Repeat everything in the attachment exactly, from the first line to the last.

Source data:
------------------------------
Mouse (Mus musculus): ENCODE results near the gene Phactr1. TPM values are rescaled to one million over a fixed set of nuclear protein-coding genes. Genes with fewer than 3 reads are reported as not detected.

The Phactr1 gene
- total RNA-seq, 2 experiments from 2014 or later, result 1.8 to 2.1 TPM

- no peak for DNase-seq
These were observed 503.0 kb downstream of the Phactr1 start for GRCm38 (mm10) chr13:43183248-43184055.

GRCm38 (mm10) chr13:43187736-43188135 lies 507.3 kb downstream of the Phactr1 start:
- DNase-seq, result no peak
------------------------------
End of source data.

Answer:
Mouse (Mus musculus): ENCODE results near the gene Phactr1. TPM values are rescaled to one million over a fixed set of nuclear protein-coding genes. Genes with fewer than 3 reads are reported as not detected.

The Phactr1 gene
- total RNA-seq, 2 experiments from 2014 or later, result 1.8 to 2.1 TPM

- no peak for DNase-seq
These were observed 503.0 kb downstream of the Phactr1 start for GRCm38 (mm10) chr13:43183248-43184055.

GRCm38 (mm10) chr13:43187736-43188135 lies 507.3 kb downstream of the Phactr1 start:
- DNase-seq, result no peak